Lewis Mudge from New York-based Human Rights Watch said “it is a huge day for Rwanda”.
“Felicien Kabuga is one of the big fish. He is one of the last remaining individuals still out there who is alleged to have had a planning purpose with regards to the Rwanda genocide,” Mudge told Al Jazeera.
Kabuga was indicted on genocide charges by the International Criminal Tribunal for Rwanda.
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Rwandan prosecutors have said financial documents found in the capital, Kigali, after the genocide indicated that Kabuga used his companies to import vast quantities of machetes that were used to slaughter people.
The wealthy businessman also was accused of establishing the station Radio Television Mille Collines that broadcast vicious propaganda against the ethnic Tutsi, as well as training and equipping the Interahamwe militia that led the killing spree.
Kabuga was close to former President Juvenal Habyarimana, whose death when his plane was shot down over Kigali sparked the 100-day genocide. Kabuga’s daughter married Habyarimana’s son.
‘Could not have happened’
Kabuga is expected to be transferred to the custody of the UN mechanism, where he will stand trial.
Phil Clark, a professor at SOAS University of London, said the arrest was significant as Kabuga played a crucial role in the mass killings.
“The genocide could not have happened without Kabuga, he basically bankrolled the entire genocide,” Clark told Al Jazeera.
“He basically produced, created and funded the militias that carried out many of the largest massacres during the genocide. He also bankrolled the main ‘hate’ radio station that incited many of the key massacres, and he also enabled the import of about 500,000 machetes, without which the killing spree would have been impossible. Without Kabuga, the genocide couldn’t have happened.”
Olivier Olsen, head of the association of homeowners in the building where he lived, described Kabuga as “someone very discreet … who murmured when you said hello”.
Two other Rwandan genocide suspects, Augustin Bizimana and Protais Mpiranya, are still being pursued by international justice.
Serge Brammertz, chief prosecutor of the Mechanism for International Criminal Tribunals (MICT), said Kabuga’s arrest is a reminder that those responsible for genocide can be brought to account, “even 26 years after their crimes”.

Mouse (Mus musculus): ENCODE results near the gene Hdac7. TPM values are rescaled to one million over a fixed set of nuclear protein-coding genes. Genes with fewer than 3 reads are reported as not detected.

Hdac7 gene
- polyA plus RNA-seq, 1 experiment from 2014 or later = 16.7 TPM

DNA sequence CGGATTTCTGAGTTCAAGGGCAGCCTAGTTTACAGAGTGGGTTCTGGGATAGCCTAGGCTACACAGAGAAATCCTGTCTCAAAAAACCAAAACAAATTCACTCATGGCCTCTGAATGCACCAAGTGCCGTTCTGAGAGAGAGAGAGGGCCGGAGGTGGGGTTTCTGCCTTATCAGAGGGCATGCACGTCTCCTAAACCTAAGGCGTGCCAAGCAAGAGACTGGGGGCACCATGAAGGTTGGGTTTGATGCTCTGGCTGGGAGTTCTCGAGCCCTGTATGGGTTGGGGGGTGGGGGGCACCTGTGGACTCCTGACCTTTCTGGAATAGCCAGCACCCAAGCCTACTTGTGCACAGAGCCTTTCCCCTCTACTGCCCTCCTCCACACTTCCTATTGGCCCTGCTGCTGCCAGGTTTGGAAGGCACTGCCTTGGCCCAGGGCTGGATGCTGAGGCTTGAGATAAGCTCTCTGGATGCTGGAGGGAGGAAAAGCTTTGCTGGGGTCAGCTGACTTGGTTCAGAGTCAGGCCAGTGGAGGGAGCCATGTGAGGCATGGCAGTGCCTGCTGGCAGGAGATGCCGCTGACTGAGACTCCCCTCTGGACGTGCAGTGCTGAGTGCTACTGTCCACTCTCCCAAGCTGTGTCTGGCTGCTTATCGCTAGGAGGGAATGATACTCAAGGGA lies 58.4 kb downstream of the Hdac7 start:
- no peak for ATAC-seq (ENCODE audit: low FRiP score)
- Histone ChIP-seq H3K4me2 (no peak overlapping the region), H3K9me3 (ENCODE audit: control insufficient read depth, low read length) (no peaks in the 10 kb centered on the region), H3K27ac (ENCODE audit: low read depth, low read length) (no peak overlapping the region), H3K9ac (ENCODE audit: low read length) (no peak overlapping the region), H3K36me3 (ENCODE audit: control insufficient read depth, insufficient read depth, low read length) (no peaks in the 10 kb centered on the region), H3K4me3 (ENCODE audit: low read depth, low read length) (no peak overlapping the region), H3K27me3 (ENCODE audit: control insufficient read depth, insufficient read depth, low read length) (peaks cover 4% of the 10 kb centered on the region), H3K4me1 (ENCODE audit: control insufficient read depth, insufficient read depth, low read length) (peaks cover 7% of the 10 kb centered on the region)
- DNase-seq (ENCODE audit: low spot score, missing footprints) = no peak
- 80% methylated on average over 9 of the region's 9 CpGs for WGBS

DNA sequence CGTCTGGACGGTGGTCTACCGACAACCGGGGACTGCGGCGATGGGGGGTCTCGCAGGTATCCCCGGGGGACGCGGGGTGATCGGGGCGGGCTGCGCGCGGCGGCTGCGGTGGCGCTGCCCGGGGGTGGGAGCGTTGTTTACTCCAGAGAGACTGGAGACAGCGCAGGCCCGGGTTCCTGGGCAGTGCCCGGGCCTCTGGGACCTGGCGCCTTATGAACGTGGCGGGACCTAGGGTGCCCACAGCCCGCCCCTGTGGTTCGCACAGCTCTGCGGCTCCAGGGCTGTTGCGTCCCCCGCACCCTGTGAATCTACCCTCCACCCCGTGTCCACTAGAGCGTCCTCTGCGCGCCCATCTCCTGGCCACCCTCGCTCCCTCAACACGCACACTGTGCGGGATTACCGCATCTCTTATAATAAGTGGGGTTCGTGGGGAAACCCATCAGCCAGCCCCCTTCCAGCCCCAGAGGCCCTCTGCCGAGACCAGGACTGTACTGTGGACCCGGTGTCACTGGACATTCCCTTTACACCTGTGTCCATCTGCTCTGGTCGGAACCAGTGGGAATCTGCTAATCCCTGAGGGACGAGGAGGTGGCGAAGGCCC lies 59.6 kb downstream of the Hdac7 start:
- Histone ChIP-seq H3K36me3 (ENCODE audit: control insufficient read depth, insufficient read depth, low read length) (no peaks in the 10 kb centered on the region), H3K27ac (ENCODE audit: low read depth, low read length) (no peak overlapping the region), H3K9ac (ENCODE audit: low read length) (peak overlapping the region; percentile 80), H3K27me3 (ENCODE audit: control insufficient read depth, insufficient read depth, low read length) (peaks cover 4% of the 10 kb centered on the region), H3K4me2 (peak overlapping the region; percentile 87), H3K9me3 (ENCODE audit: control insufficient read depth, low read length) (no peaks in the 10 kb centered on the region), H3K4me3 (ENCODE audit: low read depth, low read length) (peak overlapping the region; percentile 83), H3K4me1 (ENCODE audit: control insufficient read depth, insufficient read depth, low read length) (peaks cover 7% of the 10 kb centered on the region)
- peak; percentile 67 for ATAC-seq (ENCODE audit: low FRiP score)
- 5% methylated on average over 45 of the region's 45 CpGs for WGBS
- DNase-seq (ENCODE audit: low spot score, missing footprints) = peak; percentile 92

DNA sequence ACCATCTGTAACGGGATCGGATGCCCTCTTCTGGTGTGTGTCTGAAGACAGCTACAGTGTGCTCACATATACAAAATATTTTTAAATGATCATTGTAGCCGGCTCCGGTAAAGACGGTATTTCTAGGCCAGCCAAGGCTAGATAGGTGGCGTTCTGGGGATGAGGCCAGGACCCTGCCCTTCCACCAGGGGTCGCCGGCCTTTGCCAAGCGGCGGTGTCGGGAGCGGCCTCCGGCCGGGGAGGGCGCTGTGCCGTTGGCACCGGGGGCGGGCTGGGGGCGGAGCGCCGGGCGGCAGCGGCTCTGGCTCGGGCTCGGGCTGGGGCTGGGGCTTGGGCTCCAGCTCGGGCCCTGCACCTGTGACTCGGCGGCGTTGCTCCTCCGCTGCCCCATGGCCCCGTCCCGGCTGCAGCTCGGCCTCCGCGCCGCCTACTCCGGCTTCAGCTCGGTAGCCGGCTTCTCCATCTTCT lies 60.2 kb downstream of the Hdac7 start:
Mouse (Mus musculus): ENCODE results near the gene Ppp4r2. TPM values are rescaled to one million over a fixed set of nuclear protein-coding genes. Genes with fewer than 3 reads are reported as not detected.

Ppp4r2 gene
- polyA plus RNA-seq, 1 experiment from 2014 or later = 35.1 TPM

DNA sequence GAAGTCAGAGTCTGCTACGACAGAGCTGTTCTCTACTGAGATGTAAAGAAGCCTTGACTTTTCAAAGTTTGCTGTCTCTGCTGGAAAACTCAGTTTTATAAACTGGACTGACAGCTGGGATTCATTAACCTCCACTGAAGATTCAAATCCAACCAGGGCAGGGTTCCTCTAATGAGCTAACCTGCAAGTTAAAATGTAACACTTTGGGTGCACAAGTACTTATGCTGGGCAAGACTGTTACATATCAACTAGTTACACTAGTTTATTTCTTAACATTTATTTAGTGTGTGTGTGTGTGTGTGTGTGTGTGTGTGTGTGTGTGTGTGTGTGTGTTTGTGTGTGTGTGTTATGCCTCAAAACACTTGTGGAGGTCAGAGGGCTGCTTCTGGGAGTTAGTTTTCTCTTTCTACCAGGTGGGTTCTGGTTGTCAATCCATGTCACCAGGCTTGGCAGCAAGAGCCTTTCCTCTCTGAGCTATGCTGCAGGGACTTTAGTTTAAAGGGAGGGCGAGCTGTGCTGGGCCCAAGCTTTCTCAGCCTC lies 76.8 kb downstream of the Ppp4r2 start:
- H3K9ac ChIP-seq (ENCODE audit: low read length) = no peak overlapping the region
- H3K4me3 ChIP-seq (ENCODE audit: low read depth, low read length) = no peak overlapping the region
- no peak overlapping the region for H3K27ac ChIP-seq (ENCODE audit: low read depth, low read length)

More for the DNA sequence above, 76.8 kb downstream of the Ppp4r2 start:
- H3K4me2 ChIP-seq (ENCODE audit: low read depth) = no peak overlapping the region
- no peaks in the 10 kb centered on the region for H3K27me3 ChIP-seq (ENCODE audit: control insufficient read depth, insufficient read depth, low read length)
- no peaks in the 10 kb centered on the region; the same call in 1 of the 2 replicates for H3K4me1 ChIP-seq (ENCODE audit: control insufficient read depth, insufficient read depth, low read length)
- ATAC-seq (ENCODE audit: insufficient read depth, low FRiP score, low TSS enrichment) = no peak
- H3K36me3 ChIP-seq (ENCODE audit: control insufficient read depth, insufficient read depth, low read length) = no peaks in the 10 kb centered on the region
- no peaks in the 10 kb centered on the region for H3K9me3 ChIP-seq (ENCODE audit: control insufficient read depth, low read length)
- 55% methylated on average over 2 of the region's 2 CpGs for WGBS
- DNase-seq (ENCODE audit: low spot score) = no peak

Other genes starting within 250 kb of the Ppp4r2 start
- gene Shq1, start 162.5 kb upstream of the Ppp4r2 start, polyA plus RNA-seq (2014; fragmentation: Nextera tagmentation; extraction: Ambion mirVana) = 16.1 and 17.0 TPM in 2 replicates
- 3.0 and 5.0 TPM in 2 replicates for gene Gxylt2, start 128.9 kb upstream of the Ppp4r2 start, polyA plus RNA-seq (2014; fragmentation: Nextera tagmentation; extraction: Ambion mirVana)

He added: “Today’s arrest underlines the strength of our determination.”
France has long been known as a hiding place for wanted genocide suspects and French investigators currently have dozens of cases underway.
But so far there have been only three convictions from two trials with another trial – of a French-Rwandan former hotel driver accused of transporting Hutu militiamen – set to begin in September.
The genocide has cast a long shadow over Franco-Rwandan relations.
Rwanda’s President Paul Kagame, a Tutsi, accuses France of having supported the ethnic Hutu forces behind most of the slaughter and of helping some of the perpetrators to escape.
Last year, President Emmanuel Macron announced the creation of a commission of experts that will delve into the French state’s archives in a bid to set the historical record straight.
HRW’s Mudge said there will be questions asked about how Kabuga was able to avoid arrest for so long.
“There should be an absolute investigation into how he was able to get this other identity and how he was able to evade justice for 26 long years,” he said.
Officials in Rwanda hailed the arrest.
“After many years, the old guards in the French government who could have been protecting Kabuga have left power and you find the young generation have no interest in protecting the ageing fugitive under the new administration,” said Gonza Muganwa, a Rwandan political analyst.
“It’s clear he was being protected and some powerful people knew his hiding place. They sold him.”